The growing popularity of tattooing is posing a real threat to public health, according to a conference organized by the United Kingdom’s Chartered Institute of Environmental Health (CIEH).

According to a post on the CIEH website, research reveals that nearly half of UK tattoo parlors questioned failed to ask customers basic questions about their health, age or to give advice about after care.

Despite the need for tattooing to be carried out in a hygienic environment, some tattooists in the study admitted that they attend house parties and provide tattoos for partygoers.

The study also highlights how easy it is to buy DIY tattoo kits on the Internet. This is a real concern as individuals seek to save money by tattooing themselves and possibly their friends.

The kits can be dangerous because the equipment rarely comes with safety advice, is available to people who have no training in tattooing and who might be too young to get a tattoo at an authorized parlor.

The study comes after cases of teenagers being tattooed underage and a police investigation into a house party in 2008 where several teenagers needed medical treatment after being tattooed.

While the study also shows that there are many responsible tattooing establishments and tattooists – the numbers that fail to meet the rigorous standards required for an invasive procedure like tattooing are too significant to ignore.

Commenting, Julie Barratt, CIEH director, said:

“This is an excellent piece of research that shows the need for the public health community to always be vigilant. Tattooing is an invasive procedure that if carried out incorrectly or unhygienically can result in life threatening blood related illnesses such as hepatitis and HIV.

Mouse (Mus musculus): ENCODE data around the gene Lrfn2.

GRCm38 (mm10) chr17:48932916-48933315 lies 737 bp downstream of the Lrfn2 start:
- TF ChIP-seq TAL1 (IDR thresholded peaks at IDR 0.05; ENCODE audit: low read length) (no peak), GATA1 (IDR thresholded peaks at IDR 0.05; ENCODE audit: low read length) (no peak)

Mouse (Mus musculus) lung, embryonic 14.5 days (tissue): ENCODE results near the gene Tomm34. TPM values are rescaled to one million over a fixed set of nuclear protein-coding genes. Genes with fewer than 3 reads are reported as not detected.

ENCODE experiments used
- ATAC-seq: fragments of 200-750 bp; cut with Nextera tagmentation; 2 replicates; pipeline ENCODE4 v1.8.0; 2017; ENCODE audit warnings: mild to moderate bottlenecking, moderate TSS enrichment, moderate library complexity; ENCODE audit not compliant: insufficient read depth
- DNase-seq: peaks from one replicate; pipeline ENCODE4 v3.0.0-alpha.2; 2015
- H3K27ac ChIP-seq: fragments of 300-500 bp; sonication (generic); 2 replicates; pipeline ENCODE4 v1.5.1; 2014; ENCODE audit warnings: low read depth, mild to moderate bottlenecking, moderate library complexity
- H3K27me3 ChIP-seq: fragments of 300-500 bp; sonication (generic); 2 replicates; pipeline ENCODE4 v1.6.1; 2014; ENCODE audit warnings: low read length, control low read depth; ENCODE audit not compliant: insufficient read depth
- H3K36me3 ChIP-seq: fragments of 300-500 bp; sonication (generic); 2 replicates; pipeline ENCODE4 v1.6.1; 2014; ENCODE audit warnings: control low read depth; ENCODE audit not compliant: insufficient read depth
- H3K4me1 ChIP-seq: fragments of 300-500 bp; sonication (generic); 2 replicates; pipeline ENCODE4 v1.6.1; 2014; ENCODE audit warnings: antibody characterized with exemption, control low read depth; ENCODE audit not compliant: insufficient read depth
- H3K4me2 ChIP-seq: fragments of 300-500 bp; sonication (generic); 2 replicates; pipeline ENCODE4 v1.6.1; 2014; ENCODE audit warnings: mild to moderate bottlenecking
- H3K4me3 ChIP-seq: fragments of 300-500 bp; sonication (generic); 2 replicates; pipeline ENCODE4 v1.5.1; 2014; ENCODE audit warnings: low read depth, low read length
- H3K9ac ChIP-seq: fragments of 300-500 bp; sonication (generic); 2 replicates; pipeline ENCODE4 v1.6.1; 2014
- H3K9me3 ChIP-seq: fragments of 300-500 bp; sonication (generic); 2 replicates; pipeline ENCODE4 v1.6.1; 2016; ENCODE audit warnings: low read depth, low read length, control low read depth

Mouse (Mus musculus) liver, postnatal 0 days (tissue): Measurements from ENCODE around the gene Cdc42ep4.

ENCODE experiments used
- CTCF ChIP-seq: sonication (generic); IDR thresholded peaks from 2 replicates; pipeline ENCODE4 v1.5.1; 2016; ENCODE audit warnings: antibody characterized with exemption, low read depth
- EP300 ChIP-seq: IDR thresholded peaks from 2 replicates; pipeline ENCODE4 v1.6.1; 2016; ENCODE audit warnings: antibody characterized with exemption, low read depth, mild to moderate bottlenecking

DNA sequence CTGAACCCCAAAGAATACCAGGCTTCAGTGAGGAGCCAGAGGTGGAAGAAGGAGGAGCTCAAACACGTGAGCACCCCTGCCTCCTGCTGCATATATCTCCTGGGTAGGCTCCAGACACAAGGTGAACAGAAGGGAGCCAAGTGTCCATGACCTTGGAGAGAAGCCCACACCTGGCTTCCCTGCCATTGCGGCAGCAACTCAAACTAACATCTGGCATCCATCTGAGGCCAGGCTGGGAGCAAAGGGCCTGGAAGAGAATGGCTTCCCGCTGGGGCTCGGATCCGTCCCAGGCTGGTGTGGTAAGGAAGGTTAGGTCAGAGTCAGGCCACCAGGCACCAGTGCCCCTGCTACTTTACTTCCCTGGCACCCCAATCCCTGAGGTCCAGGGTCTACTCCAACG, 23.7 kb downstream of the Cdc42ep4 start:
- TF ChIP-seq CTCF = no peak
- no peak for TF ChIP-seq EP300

“It is essential that appropriate information is sought and advice is given by tattooists to their customers both before the procedure and afterwards to ensure that health of both parties is not compromised.

“For health practitioners the fact that some of these procedures could be taking place in an unhygienic environment by untrained children (in the case of DIY tattoo kits and home tattoo parties) is of huge concern.

The CIEH is calling for:

  • A standardized suite of pre-procedure health questions and of post-procedure health advice
  • Official notification to local authorities if a tattooist intends to tattoo other than at a registered premises
  • Greater public awareness about the public health dangers associated with DIY tattoo kits

The CIEH is the UK’s leading provider of accredited food safety and health and safety qualifications.

The CIEH’s 50 qualification programs are delivered through a network of more than 10,000 registered trainers. The training is developed for the varied skill levels within organizations. They cater to different learning styles and preferences through a series of flexible structures. CIEH qualifications are OFQUAL (formerly QCA) accredited and are valued and recognized throughout the world

The CIEH is the professional voice for environmental health representing more than 10,000 members working in the public, private and non-profit sectors. It ensures the highest standards of professional competence in its members, in the belief that through environmental health action people's health can be improved.

For more information about the CIEH visit